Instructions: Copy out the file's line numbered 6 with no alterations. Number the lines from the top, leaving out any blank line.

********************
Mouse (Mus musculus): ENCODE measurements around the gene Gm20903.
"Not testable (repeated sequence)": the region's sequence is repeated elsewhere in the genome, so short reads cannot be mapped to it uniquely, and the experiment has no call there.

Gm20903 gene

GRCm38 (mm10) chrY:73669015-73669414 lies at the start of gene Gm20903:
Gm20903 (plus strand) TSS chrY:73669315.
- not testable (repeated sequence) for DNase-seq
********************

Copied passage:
- not testable (repeated sequence) for DNase-seq